Recently I heard someone opine that King Vidor’s 1956 film of Leo Tolstoy’s WAR AND PEACE was a failure because it didn’t really capture the essence of Tolstoy. This to me is like calling your Buick a failure because it can’t take off and land like an Osprey. It’s the good old Apples-and-Oranges dilemma.
Tolstoy was writing a novel–no, a super-novel–in which he wished to pour all that he understood of life. King Vidor was making a film which, it was hoped, the public would flock to see, thus earning the studio back its investment, and perhaps a nice little bonus besides. If it didn’t, Vidor would find himself in the doghouse and the next time he went to the studios with a proposal for a film of importance, doors might have been slammed in his face. So, let’s not fault Vidor for failing to deliver a philosophical epic, instead let’s judge him on the basis of the three-and-a-half-hour film that he directed.
If we pretend that we never heard of Tolstoy, and look at “War and Peace” as a popular entertainment, I think that we will have to admit that the results are rather impressive. Vidor assembled a cast with only a light sprinkling of stars–Henry Fonda and Audrey Hepburn certainly, perhaps Mel Ferrer as well–but thereafter he mostly cast with actors, rather than stars. Barry Jones may have been a bit familiar as the deranged scientist in “Seven Days to Noon,” and Herbert Lom, as the compassionate psychiatrist in “The Seventh Veil.” John Mills would be known to devotees of British film and perhaps moviegoers with long memories would recognize crusty old Oscar Homolka. Because this was an international co-production, there were recognized European stars, who would still seem to be “fresh faces” to the average moviegoer. Milly Vitale and Vittorio Gassman would fall into that category, as would Anita Ekberg.
Vidor filmed in Italy to get the requisite scope–19th Century Moscow, armies on the march, etc. So it’s fair to ask–what did he wind up with? Vidor’s “War and Peace” is a bit like “Gone with the Wind” in that it focuses on a woman who sees her world disintegrate before her eyes. While the experience leaves Scarlett O’Hara hardened, it causes Audrey Hepburn’s Natasha to learn compassion. If Scarlett viewing the ruins of Tara vows that she’ll never go hungry again, Natasha cries out with joy to find that half of the family’s once-glorious Moscow mansion is still standing, and later will equate the battered but standing Rostov home to family friend Pierre, whose former idealism has been beaten to a pulp, yet the man survives and she loves him for it. Over the course of the film Natasha progresses from a carefree flirtation with family friend Pierre to an idealized love for Prince Andrey Bolkonsky, to a carnal infatuation with the womanizing dragoon Anatole Kuragine, to a true love for Bolkonsky, having learned the limits of carnal love and experienced the shame of having betrayed her own idealized image of herself. When death takes Bolkonsky from her, she comes full circle to Pierre who has himself learned to love the mature, suffering woman that the once carefree Natasha has become.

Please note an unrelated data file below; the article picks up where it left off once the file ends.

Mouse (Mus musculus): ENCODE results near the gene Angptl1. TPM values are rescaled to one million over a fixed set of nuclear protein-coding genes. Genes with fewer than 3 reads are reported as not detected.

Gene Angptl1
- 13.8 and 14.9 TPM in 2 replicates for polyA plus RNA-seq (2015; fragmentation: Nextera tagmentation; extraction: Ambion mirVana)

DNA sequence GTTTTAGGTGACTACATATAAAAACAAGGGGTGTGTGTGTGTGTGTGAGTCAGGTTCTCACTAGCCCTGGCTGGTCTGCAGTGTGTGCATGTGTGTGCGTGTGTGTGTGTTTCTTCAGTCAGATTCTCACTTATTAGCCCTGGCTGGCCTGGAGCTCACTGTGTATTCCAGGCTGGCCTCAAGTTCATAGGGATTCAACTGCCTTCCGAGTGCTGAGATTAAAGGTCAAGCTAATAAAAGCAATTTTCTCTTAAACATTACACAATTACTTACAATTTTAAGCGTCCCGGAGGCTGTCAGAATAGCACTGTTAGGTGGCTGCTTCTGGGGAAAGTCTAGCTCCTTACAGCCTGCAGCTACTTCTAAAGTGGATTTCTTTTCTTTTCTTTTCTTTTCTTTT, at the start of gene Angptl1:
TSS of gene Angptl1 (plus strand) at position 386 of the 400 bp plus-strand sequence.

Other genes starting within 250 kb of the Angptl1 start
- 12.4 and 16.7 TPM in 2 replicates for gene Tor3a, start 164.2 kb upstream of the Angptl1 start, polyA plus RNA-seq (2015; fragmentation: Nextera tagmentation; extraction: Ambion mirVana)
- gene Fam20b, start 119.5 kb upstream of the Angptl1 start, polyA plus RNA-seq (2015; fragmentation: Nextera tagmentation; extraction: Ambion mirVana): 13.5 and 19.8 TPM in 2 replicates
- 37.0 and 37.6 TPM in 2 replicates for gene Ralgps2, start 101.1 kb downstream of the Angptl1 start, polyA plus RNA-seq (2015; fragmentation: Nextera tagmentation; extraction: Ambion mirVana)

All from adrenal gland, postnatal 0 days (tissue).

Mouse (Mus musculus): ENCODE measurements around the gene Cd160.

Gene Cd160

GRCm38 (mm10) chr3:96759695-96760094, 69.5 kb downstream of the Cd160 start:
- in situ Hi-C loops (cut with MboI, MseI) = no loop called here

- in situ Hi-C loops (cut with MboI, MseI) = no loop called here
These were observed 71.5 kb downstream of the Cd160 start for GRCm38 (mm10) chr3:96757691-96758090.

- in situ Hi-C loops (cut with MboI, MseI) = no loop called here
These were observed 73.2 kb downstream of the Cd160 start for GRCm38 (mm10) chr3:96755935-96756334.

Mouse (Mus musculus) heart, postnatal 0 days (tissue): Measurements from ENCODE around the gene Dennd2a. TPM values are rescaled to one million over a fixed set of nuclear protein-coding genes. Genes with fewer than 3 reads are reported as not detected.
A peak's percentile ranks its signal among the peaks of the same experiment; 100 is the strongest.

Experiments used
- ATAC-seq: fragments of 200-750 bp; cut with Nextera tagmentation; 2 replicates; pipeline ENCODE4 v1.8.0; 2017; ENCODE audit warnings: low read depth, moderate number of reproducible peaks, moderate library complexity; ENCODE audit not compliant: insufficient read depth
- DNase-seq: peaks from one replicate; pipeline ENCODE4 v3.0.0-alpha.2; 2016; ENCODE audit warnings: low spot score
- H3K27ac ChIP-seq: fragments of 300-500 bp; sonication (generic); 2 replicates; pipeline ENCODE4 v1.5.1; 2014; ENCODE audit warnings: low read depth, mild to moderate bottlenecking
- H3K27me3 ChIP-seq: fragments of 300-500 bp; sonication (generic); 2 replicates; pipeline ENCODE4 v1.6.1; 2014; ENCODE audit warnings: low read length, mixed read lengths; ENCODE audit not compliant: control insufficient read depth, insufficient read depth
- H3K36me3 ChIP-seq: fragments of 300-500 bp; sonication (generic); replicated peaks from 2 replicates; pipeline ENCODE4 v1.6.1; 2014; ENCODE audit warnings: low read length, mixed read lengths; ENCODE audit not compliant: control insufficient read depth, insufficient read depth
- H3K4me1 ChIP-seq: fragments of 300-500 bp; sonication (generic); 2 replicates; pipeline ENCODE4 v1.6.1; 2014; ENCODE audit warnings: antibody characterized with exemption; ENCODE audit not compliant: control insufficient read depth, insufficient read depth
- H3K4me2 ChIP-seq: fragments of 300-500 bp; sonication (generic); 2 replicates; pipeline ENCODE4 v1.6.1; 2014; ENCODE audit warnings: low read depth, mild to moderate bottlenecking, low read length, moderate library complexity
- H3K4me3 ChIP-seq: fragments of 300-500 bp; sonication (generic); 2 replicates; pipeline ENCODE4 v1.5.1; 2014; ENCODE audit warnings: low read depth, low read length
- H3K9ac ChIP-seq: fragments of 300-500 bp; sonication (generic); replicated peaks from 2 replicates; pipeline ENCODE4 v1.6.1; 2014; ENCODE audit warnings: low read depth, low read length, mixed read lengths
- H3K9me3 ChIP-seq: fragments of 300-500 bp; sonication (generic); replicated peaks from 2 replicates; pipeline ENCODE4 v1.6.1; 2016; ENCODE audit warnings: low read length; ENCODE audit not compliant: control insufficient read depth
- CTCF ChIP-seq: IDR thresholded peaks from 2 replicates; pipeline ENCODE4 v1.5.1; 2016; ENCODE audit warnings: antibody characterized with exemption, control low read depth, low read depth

But wrapped around the story of Natasha’s loves and her own coming-of-age is an historical epic of a country trying to co-exist with a power-hungry despot, that would be Lom’s Napoleon, who talks peace with the Tsar’s envoy even as he gives orders to invade Russia. Italian production values allowed Vidor to do full justice to Napoleon’s shock-and-awe battle tactics. A string of victories leaves Russia reeling and Moscow lying defenseless before the conqueror on his white horse. Homolka’s crafty General Kutuzov realizes that the only way to defeat Napoleon is to let him win himself to death. He keeps withdrawing his troops, leading the French deeper and deeper into Russia’s vastness. (There’s that sense of scope again.) I frankly would find “War and Peace” worth watching if only for Herbert Lom’s masterful turn as the increasingly baffled and harried would-be Master of Moscow.
The other principal in the film, Henry Fonda’s Pierre Bezukhov begins his journey as an admirer of Napoleon who he sees as a fresh breeze blowing through Europe–but that’s when Napoleon is making war on Austria. Before his journey ends he will try and fail to assassinate the man he once admired, will be taken prisoner by the French and made an unwilling participant in the Grand Army’s nightmarish retreat though the snowy Russian wilderness. John Mills’ peasant-philosopher Platon, a fellow-prisoner, teaches Pierre wisdom not found in his books, but is still shot down by a French guard when he can no longer, as he once charged Fonda, just put one foot before the other. One wonders, if the French are retreating anyway, why bother shooting prisoners who fall from the line of march? Orders, I suppose.
“War and Peace” falls under the category They Just Don’t Make Them Like That Anymore. It would be financially prohibitive to do so. And then, although it’s not Tolstoy, it’s still a talk-fest, with those impressive battle sequences spaced a bit too widely apart to satisfy audiences bred on rapid-fire editing and wall-to-wall CGI-enhanced action films. It doesn’t even have any jokes in it.